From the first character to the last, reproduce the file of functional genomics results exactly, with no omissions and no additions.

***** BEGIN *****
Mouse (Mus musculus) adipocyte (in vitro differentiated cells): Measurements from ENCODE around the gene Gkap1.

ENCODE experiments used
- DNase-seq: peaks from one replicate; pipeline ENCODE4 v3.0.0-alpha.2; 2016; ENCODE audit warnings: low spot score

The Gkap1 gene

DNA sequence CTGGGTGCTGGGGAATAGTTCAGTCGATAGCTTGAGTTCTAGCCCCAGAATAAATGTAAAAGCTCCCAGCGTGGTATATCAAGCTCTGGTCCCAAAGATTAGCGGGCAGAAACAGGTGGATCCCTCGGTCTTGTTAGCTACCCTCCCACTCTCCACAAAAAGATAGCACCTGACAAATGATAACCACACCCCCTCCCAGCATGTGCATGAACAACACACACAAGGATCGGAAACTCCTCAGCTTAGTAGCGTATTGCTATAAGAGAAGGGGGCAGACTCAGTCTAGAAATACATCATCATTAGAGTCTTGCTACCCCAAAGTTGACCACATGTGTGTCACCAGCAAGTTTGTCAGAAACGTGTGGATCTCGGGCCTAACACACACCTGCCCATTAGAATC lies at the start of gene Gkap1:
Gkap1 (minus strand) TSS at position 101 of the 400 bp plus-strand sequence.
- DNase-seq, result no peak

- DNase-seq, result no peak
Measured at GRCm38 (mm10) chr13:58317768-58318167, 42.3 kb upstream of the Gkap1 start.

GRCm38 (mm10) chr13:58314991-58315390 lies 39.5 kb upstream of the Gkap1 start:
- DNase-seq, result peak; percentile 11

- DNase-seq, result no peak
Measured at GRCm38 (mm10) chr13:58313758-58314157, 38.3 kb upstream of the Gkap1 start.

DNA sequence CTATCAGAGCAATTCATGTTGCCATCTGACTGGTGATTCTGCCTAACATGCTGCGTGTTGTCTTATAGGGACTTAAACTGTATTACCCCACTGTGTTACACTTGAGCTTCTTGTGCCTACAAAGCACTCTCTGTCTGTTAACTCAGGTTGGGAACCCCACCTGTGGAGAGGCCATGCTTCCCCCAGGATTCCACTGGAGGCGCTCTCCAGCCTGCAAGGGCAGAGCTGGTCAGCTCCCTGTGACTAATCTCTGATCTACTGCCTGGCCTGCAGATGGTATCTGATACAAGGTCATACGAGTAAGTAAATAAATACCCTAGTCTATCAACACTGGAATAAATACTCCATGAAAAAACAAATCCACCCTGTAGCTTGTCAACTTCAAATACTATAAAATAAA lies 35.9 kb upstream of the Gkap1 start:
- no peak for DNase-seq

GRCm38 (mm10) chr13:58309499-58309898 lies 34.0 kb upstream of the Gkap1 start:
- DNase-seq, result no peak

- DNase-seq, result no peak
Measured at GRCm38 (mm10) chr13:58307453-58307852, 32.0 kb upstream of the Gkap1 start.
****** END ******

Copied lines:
Mouse (Mus musculus) adipocyte (in vitro differentiated cells): Measurements from ENCODE around the gene Gkap1.

ENCODE experiments used
- DNase-seq: peaks from one replicate; pipeline ENCODE4 v3.0.0-alpha.2; 2016; ENCODE audit warnings: low spot score

The Gkap1 gene

DNA sequence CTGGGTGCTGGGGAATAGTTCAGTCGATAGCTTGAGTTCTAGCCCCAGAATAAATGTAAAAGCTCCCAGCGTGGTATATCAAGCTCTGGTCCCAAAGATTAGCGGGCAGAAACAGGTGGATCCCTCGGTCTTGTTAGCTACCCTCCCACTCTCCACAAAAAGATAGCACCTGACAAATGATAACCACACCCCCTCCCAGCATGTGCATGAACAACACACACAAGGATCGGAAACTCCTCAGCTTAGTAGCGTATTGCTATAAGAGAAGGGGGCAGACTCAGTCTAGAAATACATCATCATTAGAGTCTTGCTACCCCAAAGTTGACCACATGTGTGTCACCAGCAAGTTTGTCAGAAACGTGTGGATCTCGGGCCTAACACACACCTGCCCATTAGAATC lies at the start of gene Gkap1:
Gkap1 (minus strand) TSS at position 101 of the 400 bp plus-strand sequence.
- DNase-seq, result no peak

- DNase-seq, result no peak
Measured at GRCm38 (mm10) chr13:58317768-58318167, 42.3 kb upstream of the Gkap1 start.

GRCm38 (mm10) chr13:58314991-58315390 lies 39.5 kb upstream of the Gkap1 start:
- DNase-seq, result peak; percentile 11

- DNase-seq, result no peak
Measured at GRCm38 (mm10) chr13:58313758-58314157, 38.3 kb upstream of the Gkap1 start.

DNA sequence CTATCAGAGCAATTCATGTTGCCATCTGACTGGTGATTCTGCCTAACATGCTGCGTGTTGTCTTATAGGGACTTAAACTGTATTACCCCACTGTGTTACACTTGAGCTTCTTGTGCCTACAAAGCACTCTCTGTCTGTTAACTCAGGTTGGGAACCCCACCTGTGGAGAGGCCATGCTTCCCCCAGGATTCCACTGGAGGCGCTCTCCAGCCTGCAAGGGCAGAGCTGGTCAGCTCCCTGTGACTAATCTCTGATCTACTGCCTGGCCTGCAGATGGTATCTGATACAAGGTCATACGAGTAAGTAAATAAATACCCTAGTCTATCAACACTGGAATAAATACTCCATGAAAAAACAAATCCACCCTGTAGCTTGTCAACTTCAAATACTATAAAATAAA lies 35.9 kb upstream of the Gkap1 start:
- no peak for DNase-seq

GRCm38 (mm10) chr13:58309499-58309898 lies 34.0 kb upstream of the Gkap1 start:
- DNase-seq, result no peak

- DNase-seq, result no peak
Measured at GRCm38 (mm10) chr13:58307453-58307852, 32.0 kb upstream of the Gkap1 start.